The mark of any good mechanic is when it starts to show up in other games, like how a lot of games wanted to either be the next Grand Theft Auto or Devil May Cry in the GC/PS2/Xbox original era. Arkham Asylum’s combat has been emulated in other super hero themed games like Captain America: Super Soldier and the Amazing Spider-Man series, as well as Square-Enix’s open world game Sleeping Dogs.


There are a lot of Batman games (trust me, I know!,) maybe more so than any other super hero and rivaled only in number by perhaps Marvel’s Spider-Man and X-Men. A lot of games featuring the Dark Knight are heavy on action, or straight up beat-em-ups that are low on puzzle solving, not that there’s anything wrong with that of course, Batman does engage in a lot of fights yes, but he’s also known for being the world’s greatest detective.

Like a lot of Batman games, Arkham Asylum does feature a lot of combat, but it’s also paced with sections of surveying crime scenes and tracking leads as well. Only one other Batman game had tried to implement detective work as gameplay, the poorly executed Batman and Robin for PSOne by Acclaim, so Arkham Asylum can’t get the award for pioneering detective work in a Batman game, but they’re defintely the first to make it fun.


Collectibles in video games go together like peanut butter and chocolate; whether it was the stars all the way back in Super Mario 64, hidden packages in Grant Theft Auto, or the dead drops in inFamous, players always find themselves looking under every nook and cranny for hidden gems and collectibles.

riddler trophy

What made the hunt and backtracking through the asylum so much fun in Batman: Arkham Asylum was that the things you gathered told a story: interview tapes further developed the inmates in the asylum and expanded on the plot of the game, while the Chronicles of  Arkham provided insight on the twisted history of the institution and the demented mind of the “Ghost of Amadeus Arkham.”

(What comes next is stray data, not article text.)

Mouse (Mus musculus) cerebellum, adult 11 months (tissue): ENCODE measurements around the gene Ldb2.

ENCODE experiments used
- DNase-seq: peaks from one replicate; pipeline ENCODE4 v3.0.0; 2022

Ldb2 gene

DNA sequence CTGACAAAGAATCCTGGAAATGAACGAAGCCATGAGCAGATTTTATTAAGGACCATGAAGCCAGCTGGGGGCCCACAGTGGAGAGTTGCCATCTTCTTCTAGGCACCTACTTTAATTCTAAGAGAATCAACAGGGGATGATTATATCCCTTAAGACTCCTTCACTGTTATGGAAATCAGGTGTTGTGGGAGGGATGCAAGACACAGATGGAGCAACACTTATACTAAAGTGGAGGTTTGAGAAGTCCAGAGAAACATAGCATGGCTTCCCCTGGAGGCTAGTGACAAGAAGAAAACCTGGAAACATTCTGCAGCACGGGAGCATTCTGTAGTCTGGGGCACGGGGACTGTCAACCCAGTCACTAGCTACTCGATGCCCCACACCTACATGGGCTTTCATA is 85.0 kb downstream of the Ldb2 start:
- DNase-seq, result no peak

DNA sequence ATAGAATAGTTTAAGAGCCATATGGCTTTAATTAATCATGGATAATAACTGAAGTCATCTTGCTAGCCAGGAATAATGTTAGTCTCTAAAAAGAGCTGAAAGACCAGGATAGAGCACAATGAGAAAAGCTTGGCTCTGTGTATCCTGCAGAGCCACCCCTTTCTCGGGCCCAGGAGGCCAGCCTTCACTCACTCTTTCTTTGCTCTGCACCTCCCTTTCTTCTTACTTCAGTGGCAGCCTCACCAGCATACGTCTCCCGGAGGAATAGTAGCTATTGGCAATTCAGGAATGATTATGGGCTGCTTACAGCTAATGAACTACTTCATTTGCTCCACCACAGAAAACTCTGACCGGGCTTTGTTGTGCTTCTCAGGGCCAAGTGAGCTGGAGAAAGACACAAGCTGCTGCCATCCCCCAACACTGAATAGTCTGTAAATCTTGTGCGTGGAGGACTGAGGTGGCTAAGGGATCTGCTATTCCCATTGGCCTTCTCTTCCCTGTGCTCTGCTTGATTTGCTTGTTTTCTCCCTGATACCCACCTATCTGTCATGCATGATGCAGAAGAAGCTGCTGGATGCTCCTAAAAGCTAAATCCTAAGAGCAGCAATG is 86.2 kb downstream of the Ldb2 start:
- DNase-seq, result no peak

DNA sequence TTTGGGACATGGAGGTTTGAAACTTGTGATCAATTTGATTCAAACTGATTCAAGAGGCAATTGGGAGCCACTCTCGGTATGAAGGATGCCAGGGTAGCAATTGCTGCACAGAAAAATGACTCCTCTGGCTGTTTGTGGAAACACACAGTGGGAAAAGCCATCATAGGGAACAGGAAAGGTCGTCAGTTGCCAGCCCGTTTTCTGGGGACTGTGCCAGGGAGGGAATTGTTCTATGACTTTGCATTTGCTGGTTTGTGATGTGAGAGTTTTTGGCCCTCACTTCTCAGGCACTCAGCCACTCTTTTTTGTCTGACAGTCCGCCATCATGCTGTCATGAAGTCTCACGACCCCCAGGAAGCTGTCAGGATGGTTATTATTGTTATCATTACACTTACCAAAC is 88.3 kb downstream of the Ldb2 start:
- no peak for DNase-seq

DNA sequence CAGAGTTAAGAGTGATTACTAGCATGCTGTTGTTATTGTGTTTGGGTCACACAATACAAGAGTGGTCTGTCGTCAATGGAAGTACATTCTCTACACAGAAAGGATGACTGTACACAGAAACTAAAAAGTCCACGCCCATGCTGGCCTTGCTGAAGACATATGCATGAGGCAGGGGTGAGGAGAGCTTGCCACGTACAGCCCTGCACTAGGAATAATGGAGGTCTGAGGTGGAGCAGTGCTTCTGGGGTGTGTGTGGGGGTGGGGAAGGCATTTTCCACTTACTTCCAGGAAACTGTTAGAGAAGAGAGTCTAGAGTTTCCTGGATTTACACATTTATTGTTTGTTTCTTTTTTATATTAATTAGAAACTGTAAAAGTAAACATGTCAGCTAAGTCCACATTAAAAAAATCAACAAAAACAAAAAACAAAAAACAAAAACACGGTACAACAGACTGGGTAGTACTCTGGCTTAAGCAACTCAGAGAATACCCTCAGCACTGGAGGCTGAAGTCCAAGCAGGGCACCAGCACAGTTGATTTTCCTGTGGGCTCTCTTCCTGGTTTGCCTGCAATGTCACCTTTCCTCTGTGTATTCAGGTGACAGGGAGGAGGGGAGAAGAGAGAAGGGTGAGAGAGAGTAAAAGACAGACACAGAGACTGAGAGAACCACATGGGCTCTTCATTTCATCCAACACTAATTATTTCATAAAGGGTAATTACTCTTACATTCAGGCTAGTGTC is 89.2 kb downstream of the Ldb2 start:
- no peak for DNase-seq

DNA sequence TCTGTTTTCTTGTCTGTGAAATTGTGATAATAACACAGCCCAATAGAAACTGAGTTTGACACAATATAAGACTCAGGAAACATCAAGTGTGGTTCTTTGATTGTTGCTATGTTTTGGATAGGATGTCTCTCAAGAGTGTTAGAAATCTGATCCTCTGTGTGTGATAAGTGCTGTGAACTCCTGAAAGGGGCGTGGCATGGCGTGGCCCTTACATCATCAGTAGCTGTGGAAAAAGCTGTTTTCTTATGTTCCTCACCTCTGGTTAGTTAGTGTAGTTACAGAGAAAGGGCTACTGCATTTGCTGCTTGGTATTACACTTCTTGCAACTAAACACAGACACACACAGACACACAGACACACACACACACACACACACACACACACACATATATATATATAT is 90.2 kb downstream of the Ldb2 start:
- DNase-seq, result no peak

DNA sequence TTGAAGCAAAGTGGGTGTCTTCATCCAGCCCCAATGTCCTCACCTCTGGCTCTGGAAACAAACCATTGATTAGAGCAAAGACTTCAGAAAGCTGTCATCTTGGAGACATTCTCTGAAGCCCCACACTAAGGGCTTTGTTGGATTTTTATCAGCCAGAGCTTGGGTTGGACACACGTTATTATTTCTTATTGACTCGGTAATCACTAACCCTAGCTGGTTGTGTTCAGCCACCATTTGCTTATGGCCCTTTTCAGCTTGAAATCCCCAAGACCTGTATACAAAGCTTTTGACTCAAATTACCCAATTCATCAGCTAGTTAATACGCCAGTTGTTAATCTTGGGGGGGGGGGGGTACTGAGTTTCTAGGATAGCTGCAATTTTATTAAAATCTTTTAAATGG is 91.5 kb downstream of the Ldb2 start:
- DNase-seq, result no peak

The Riddler challenges, trophies that have to be gathered and riddles solved in the environment, are almost like an lenghty boss fight that extends from the start of the game through to its conclusion, and probably one of the better ways to implement the Riddler as an opponent in a video game. If you were like me, you didn’t want to end the Joker’s plot until you solved that last riddle, or reached that previously unreachable trophy, and  if you’re  also like me, you loved every minute of it.


Now this is something that I’ve been searching for conclusive evidence on but thus far have been unable to back up with evidence, so you’re going to have to take my word for it.

In Canada, I have no way of knowing if this happened in the United States, but either through a clerical error or through deliberate marketing, Batman: Arkham Asylum had a week one price upon release of $39.99 at Wal-Mart, which was around $20-25 less than most new releases at the time. Other retailers, such as EB Games in Canada, followed suit and similarly dropped the price of the game for a limited time.

Buzz of the game was pretty high due in part to excellent word of mouth on gaming sites and podcasts, as well as review scores in the upper digits from most outlets. The cost of entry on a new IP being exceptionally low compared to other games, especially at a time late in the summer when retail game release are anemic at best, made Batman: Arkham Asylum an enticing investment for either fans of Batman or just great games in general.